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Carmen Crussard fiercely dedicated to young ‘Charlotte’s Web’ cast


The shut-down related to the COVID-19 pandemic has affected us all in innumerable ways. That’s especially true for Carmen Crussard, Lauren Perry and their young cast and crew for Charlotte’s Web. The musical was set to open just two weeks later. For the longest time, the show’s fate hung in limbo, teetering dangerously between indefinite postponement and complete cancellation.

Crussard was determined to avoid the latter possibility no matter what. With that in mind, she and Director Lauren Perry continued to hold virtual rehearsals throughout April, May and into June.

“I didn’t want the kids to lose everything they’d accomplished,” Crussard said emphatically.

But it wasn’t just about finishing what they’d started.

“The kids were also craving that connection, seeing each other and being connected to the things they love,” she adds, switching into teacher/mother mode. “Kids that age are very resilient. They just kind of roll with it. But there are frustrations, of course, and they miss each other and us.”

It’s only natural that they’d feel that way, of course. In grammar school, it’s all about your friends. And Charlotte’s Web is, appropriately enough, an enchanting tale about the value of friendship.

In case you’ve forgotten, Charlotte’s Web tells the story of a young pig named Wilbur who’s destined for the breakfast table until a spider by the name of Charlotte befriends him and intervenes to save his life.

Written by E.B. White, the story aptly illustrates the earmarks of true friendship – self-sacrifice, kindness, solidarity and love.

In fact, the show encapsulates for its young cast and crew many of the themes and sub-themes implicated by the pandemic. With music and lyrics by Charles Strouse (Annie, ‘Bye, ‘Bye Birdie) and book by Joseph Robinette (national award-winning children’s playwright), the musical speaks to mortality, the interplay between  humans and the natural world, self-sacrifice and perseverance.

And Crussard, Perry and their youthful cast and crew have just learned that their own perseverance has paid off. While social distancing and related considerations do not permit the show to go on before a live audience, the Alliance for the Arts and Alliance Youth Theatre have decided to stream a performance of the musical August 8-9.

In going virtual, the Alliance Youth Theatre joins a host of other theater groups who’ve elected to take their shows online during the pandemic. Such as iTheatrics, a group that adapts Broadway musicals for performance by elementary, middle and high school students – such as The Musical Adventures of Flat Stanley, Roald Dahl’s Willy Wonka, The Ant and the Elephant and Jim Henson’s Emmet Otter.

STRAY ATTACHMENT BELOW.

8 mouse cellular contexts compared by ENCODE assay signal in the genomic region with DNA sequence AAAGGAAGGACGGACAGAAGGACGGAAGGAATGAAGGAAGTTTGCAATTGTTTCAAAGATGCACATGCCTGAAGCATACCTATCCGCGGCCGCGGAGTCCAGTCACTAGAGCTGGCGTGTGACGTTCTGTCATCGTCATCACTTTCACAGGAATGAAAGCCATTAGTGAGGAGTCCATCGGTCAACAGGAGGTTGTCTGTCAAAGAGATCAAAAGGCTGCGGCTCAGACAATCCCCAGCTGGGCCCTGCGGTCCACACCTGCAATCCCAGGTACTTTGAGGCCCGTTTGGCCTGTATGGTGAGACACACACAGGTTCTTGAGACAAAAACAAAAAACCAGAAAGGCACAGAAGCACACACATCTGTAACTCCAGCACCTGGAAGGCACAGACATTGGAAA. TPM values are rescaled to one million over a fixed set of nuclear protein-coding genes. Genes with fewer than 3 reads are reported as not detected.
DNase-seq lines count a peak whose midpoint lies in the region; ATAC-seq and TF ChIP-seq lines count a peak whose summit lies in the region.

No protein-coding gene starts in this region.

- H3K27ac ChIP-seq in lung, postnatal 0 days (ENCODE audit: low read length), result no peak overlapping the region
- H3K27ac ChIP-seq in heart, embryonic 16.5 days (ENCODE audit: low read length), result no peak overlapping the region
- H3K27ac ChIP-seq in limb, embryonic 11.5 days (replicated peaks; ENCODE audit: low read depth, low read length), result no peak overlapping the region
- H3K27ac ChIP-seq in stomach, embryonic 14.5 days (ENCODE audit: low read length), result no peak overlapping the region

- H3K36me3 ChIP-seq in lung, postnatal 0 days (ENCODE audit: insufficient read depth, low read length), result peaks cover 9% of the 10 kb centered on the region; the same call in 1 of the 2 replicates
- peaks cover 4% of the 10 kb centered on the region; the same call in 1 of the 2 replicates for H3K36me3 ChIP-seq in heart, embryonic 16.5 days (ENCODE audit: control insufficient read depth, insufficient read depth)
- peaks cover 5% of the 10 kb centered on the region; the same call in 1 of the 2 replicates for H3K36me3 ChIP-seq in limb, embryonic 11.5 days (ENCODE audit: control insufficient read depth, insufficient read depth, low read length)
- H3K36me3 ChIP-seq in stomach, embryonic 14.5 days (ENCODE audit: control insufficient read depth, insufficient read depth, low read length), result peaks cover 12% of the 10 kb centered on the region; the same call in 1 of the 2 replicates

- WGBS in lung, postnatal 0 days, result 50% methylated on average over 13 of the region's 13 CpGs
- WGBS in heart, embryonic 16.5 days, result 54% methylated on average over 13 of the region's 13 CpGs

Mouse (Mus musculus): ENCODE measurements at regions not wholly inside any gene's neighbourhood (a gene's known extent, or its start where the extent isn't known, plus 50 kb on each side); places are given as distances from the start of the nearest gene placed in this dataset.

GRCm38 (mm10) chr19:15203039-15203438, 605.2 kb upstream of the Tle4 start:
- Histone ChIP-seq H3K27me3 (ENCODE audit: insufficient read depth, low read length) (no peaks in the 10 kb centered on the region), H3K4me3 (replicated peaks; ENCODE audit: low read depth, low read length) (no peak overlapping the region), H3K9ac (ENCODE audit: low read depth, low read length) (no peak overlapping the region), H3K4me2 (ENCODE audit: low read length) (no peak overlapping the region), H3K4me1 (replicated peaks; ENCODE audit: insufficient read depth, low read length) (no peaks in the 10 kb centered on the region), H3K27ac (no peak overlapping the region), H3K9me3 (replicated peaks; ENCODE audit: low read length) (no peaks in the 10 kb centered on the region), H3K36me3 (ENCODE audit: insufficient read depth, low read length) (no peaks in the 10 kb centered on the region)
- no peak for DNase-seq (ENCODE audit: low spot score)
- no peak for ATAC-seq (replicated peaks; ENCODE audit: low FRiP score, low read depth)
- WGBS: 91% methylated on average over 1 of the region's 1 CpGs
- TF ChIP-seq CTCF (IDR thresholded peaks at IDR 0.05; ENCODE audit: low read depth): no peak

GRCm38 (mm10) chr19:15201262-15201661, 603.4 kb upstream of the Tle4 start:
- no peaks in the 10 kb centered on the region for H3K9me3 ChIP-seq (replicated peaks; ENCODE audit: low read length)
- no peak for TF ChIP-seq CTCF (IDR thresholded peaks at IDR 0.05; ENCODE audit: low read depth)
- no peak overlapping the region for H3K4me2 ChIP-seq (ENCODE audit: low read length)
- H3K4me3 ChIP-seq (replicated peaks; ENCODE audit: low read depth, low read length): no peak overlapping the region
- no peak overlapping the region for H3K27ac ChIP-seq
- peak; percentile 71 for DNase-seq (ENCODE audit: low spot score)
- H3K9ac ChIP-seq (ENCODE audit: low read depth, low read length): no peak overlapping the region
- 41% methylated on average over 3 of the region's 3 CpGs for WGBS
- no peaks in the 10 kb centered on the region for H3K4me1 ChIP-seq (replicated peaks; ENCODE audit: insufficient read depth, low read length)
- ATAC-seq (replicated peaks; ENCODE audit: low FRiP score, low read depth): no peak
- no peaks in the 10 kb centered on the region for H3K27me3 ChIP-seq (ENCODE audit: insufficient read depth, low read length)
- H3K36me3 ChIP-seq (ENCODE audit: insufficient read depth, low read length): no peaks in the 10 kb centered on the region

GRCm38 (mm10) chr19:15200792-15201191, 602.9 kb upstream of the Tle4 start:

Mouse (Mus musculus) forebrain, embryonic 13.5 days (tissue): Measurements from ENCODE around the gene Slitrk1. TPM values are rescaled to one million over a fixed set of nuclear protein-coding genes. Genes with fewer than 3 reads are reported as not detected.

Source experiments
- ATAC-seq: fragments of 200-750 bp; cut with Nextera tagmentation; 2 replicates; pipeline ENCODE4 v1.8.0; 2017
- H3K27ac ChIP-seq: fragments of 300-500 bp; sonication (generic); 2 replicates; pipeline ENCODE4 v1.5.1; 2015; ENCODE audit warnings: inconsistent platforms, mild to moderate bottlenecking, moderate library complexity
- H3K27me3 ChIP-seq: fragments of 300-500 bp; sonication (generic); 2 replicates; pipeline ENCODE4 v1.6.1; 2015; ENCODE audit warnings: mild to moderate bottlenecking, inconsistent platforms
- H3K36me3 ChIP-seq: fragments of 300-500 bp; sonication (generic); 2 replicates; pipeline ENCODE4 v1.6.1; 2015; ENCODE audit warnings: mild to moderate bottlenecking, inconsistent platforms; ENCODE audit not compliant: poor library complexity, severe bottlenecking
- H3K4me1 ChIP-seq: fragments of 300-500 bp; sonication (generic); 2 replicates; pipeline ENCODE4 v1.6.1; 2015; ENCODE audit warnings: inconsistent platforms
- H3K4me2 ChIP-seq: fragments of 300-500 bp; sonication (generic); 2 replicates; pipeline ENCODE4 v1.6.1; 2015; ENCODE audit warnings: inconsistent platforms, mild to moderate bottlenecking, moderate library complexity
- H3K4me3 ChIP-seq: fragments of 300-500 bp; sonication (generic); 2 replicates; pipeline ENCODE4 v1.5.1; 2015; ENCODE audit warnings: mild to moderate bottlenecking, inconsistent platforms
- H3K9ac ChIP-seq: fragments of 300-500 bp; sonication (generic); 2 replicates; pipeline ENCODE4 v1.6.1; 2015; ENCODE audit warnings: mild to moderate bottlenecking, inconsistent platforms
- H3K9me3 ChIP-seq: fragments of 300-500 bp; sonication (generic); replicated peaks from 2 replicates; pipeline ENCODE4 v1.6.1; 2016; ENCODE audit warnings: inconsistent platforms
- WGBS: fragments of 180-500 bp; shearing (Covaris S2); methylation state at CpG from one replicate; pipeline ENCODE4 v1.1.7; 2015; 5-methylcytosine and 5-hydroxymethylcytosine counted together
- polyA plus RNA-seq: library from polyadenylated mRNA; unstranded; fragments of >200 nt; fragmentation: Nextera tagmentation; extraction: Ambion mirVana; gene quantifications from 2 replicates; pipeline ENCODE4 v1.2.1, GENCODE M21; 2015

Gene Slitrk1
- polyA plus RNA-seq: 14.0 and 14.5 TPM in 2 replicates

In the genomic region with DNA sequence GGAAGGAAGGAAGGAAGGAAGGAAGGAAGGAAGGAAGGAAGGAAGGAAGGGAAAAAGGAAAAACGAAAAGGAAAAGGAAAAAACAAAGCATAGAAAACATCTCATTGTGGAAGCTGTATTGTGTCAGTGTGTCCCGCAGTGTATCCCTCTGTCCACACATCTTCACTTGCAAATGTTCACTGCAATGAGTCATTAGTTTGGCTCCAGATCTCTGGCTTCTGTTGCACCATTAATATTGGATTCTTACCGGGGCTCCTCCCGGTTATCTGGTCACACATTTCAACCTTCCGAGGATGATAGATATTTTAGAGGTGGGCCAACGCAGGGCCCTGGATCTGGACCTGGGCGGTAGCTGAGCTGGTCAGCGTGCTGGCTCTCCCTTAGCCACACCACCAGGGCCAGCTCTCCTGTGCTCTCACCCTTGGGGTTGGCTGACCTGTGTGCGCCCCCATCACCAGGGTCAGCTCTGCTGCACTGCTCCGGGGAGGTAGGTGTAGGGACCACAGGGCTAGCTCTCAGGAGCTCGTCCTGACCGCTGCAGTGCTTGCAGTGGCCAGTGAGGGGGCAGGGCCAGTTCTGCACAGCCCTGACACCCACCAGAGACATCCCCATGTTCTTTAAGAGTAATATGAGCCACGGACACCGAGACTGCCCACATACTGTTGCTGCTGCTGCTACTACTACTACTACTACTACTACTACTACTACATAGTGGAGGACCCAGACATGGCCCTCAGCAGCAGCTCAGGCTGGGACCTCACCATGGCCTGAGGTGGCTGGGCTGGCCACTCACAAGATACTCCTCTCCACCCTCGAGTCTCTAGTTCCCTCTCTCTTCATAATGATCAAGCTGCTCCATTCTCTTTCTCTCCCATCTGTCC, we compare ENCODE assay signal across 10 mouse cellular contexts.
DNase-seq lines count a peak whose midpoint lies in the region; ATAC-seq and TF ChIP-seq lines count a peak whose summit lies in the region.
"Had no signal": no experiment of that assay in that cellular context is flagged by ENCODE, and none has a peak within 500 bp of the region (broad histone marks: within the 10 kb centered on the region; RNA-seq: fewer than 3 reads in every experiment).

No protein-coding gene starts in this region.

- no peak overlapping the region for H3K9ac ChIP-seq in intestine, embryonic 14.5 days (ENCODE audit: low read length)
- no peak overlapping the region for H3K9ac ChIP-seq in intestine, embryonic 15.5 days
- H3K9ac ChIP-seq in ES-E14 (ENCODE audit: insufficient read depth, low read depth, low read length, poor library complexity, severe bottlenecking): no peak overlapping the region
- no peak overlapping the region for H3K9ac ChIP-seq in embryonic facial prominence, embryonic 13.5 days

“They’ve just put together a Zoomsical production of The Big One-Oh! JR.”

Crussard and her director/choreographer Lauren Perry are fiercely dedicated to their young, aspiring actors, singers and dancers. It broke their hearts to have to cancel the other two productions that the Alliance Youth Theatre had planned for the Spring and Summer, I Never Saw Another Butterfly and Rent.

“We had just started I’ll Never See Another Butterfly and we’d completed auditions but hadn’t started rehearsals yet for Rent,” Crussard remarks. “We’d really like to do Butterflies, but might have to restart it next season. But canceling Rent broke my heart because the cast for that one included all those seniors who are moving on.”

Like Yuliana Garcia (who was unforgettable as the Leading Player in Pippin), Giselle Meyer (Spamalot’s Lady of the Lake and Pippin’s duplicitous evil stepmom Fastrada) and Maya Senecharles (who sang “Shine a Light” as hippie teacher Ms. Fleming in Heathers the Musical).

“All those kids have been with me since 5th and 6th grade. Rent was going to be their swan song. So we were all pretty heartbroken when we had to cancel,” says Carmen. “We actually picked Rent because it suited the dynamic of that group.”

There’s talk of a reunion performance by that group next summer – assuming that group of college freshman comes home for the summer and it’s safe to perform in front of an audience by then.

But neither Crussard, Perry, nor their youthful cast and crew is facing the disappointment of cancellation where Charlotte’s Web is concerned. That show will go on, even if the on is online.

That’s welcome news for everyone.

Paige Steiner plays Charlotte and is, in Crussard’s assessment, exceptional in the role.

And the musical numbers are nothing short of spectacular.

The delightful musical score includes “Who Says We Can’t Be Friends” (an enchanting duet between Wilbur and his new-found companion Charlotte), “Welcome to the Zuckerman Barn” (featuring all the story’s unforgettable animals in a hand-clapping, toe-tapping hoe-down), “Eating” (Wilbur’s humorous yet poignant song about growing up) and “Summer” (a haunting, nostalgic chorus number which evokes a time and place from everyone’s childhood).

Although they won’t get to perform before a live audience, at least the cast will enjoy something of a reunion when they assemble in the Summer to perform for the cameras.

It’s all about friendship.

So we’ll let Charlotte have the final word:

“You have been my friend,” she tells Wilbur in the play’s final moments. “That in itself is a tremendous thing. I wove my webs for you because I liked you. After all, what’s a life, anyway? We’re born, we live a little while, we die. A spider’s life can’t help being something of a mess, with all this trapping and eating flies. By helping you, perhaps I was trying to lift up my life a trifle. Heaven knows anyone’s life can stand a little of that.”

‘Nuff said.

June 22, 2020.

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